More and more, Californians want to know about the origins of their food these days.
For example, we have an initiative, Proposition 37, whose passage would require that products with genetically modified organisms be so labeled in the marketplace. Also, our farmers markets succeed in part because people can meet the growers face to face.
If we were in Japan, and we bought a piece of ahi tuna in a store, the provenance of that fish would be available to you on the spot: who caught it, how, where, when and more. Here, not so much. There is a bit of labeling about line caught and waters of origin, but often there is nothing.
After writing about fish in my most recent column, I thought it might be instructive to dive deep, as it were, on a specific fish. I found one at Zen Toro, the Japanese bistro and sushi bar hidden within Mansion Square on E Street in downtown Davis.
Masa Nishiyama, who operates Zen Toro with his wife, Masako, had a back-side loin of yellow fin tuna from the Gulf of Mexico. The next day it would be served to customers. But where had it originated, and how was it being handled from step to step until the moment customers enjoy it?
The loin weighed almost 14 pounds, indicating a fish that had been in the 80- to 90-pound range. The bar-coded label, from True World Foods in San Leandro, specified that it had been line-caught in the Gulf of Mexico about a week earlier. Masa knew the fisherman was a small operator who returned to port in Louisiana every few days with his catch.
Yellow fin tuna, he explained, is usually gutted right on the boat. Without gutting, the flesh of the fish would contract and be tighter a day later, plus there’s a taste issue. This fish was kept on ice because the fisherman was returning to port quickly; the big operators, out at sea a long time, may freeze them.
In Louisiana, the flesh near the tail was surely scraped to determine the fattiness of the tuna, Masa explained. If it’s fatty, it must be sold rather quickly. Exposure to air creates an unappealing hue on ahi if it’s fatty. Masa said it’s akin to the way an avocado darkens if left exposed.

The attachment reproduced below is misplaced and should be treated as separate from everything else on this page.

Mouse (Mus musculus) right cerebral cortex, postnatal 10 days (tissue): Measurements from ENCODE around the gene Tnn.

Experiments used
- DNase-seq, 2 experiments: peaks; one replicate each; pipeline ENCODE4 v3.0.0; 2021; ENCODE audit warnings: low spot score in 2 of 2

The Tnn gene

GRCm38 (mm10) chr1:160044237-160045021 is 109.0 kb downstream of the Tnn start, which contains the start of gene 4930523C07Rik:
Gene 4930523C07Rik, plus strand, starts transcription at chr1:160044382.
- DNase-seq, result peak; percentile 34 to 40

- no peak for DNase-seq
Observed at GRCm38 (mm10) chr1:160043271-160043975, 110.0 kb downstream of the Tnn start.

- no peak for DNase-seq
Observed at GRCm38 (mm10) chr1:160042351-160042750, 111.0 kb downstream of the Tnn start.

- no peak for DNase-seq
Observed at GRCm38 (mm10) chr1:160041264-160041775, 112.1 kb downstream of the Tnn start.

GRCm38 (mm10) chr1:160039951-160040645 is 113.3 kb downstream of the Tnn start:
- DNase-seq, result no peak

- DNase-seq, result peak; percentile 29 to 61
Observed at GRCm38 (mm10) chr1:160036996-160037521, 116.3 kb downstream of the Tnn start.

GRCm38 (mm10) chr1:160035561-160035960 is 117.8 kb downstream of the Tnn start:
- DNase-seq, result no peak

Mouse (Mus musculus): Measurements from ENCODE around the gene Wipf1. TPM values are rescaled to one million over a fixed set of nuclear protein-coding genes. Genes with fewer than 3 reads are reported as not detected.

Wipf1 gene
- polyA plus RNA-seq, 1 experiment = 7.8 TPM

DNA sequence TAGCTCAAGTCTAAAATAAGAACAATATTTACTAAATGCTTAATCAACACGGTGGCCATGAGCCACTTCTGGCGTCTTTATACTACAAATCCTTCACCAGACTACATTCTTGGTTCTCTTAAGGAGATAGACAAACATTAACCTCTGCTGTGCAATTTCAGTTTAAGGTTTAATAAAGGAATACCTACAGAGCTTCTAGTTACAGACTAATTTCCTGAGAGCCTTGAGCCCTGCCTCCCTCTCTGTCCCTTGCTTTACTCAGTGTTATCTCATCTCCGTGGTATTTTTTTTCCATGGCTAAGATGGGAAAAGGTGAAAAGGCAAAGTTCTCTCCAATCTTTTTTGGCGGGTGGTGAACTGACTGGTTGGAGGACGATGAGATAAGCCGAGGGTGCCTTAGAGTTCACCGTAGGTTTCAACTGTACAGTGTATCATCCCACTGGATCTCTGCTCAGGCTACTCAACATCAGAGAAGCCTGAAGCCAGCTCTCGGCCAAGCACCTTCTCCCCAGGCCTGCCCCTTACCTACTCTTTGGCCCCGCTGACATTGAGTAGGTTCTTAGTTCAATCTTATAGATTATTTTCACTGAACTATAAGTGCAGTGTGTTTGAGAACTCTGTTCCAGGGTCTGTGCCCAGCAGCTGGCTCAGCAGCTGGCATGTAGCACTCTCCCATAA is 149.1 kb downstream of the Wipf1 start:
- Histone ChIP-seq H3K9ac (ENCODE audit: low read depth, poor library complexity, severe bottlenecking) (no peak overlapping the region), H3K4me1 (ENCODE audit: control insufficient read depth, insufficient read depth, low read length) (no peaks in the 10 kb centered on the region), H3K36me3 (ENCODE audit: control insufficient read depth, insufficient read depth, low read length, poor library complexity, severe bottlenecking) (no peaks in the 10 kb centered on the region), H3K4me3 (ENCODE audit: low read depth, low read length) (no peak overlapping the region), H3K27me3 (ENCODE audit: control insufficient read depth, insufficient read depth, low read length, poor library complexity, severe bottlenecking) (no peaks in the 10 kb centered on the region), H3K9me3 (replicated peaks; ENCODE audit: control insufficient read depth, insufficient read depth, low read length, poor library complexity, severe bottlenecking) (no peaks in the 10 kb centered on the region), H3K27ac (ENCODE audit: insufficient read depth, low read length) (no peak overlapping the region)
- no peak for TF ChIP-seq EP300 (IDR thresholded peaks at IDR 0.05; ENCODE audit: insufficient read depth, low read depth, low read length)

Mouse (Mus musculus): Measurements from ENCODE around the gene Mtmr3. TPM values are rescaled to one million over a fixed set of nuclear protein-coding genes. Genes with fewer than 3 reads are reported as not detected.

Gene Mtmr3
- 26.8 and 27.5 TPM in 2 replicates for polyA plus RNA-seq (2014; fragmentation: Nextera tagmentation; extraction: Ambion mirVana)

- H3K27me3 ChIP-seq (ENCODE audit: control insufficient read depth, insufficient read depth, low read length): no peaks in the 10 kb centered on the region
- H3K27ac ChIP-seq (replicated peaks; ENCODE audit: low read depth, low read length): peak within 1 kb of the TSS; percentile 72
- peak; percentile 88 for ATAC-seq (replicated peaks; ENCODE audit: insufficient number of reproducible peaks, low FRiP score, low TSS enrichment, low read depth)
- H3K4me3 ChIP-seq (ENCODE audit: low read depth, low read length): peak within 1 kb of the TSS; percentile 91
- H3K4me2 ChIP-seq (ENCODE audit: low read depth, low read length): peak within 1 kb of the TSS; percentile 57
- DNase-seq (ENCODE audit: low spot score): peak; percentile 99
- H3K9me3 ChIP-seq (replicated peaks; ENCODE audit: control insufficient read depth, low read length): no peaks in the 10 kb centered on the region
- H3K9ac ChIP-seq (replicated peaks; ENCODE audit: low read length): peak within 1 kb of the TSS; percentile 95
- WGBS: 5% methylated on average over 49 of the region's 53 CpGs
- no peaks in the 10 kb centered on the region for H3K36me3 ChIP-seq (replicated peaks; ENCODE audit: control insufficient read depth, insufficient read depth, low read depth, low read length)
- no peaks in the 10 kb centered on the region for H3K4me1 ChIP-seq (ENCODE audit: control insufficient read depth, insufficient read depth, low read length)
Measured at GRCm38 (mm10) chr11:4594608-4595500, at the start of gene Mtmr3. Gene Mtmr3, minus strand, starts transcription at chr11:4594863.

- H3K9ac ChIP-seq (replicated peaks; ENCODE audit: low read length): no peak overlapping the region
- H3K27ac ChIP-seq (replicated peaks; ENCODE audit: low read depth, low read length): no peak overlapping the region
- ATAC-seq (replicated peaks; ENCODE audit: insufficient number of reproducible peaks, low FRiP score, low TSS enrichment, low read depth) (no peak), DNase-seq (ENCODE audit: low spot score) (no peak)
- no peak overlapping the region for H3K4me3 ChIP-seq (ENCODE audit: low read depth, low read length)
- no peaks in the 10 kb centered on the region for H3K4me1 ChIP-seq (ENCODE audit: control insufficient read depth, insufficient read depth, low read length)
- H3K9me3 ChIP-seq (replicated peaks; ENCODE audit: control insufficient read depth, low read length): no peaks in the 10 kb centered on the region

I recalled that fatty tuna was held in low regard in Japan a half century ago — where had I read this? — and Masa confirmed it. “Nobody eats the fatty tuna,” he said with amusement. Now it’s prized, and Americans pay more for it.
Our tuna had a beautiful dark red color, a sign it was AAA quality, the highest, as indicated on the label. I called a fish wholesaler, Nguyen Pham, who explained that AAA and AA (about a $1 apart in the wholesale price) is the standard at good sushi restaurants. Sushi buffets and all-you-can-eat places typically serve either fresh single-A yellow fin, which is about $2 less than AA, or frozen carbon-treated fish. In other words, it’s gassed with carbon for color. It’s a telltale pink in a sushi bar or supermarket, where the pink color lingers for days.
“The yellow fin price has dropped about 80 cents in just the past week,” Nguyen said. Why? Volatility in Chinese demand. “China is driving the whole seafood world,” he explained. He said a lot of last year’s West Coast Dungeness crab harvest was scooped up by the Chinese market, which offered higher prices — in some cases wiring money directly to West Coast fishermen.
Masa quickly cut the loin into a number of large pieces. The dark bloodlines were discarded, as they taste “off” on a yellow fin. The less-than-choice flesh, slightly tougher, is consigned to spicy tuna, which is heavily chopped.
The sections were wrapped in a paper towel, because they would exude a slight amount of blood for the next 24 hours. Without the paper towel, the yellow fin would be fishier on the palate. Firm sections of a loin also are swathed in clear wrap at this point, but flesh from a softer tuna doesn’t get the wrap from Masa, who is very particular about his fish. The goal is to entice firmness for use the next day. He stashes the sections into the coldest part of the refrigerator.
The source for yellow fin will regularly change, Masa said, with AAA yellow fin coming to market from the Marshall Islands, Philippines and Indian Ocean. It truly is a global market — the antithesis of farm to table. Yet most of us, I dare say, dismiss local when it comes to fish from the sea, switching to the issue of sustainability as a point of concern.
By now, of course, that particular tuna has disappeared into the mouths of dozens of Davis residents in the form of nigiri sushi or sashimi. Another ahi has taken its place, and yet another will tomorrow.
Tuna steaks at home
Begin with dark-colored, fresh tuna steaks for best results, but the carbon-treated, pinker steaks may be far less costly, causing a value judgment: taste versus cost.
Rub all sides liberally with sesame oil. Put into a frying pan over medium-low (pre-heated). Let it sizzle for 12 seconds; alternatively, whisper the Pledge of Allegiance. Turn and repeat the pledge. Now grab with tongs and hold one way and another to sear the edges.
While the interior fresh tuna muscle does not have any pathogens, consider that the tuna you bought has not been destined for a sushi restaurant and has been sitting exposed on sale, plus any handling. I remember a discussion with now-retired Yolo County Health Officer Bette Hinton about potential pathogens on raw fish surfaces, so it’s a routine step for good home-kitchen food preparation.
Now the ahi can be sliced thick for serving. For dipping, many like soy sauce with wasabi, but there are numerous alternatives. Look online.
— Dan Kennedy, a Davis resident, has a long history with the bounty of gardens and small farms. Reach him at email@example.com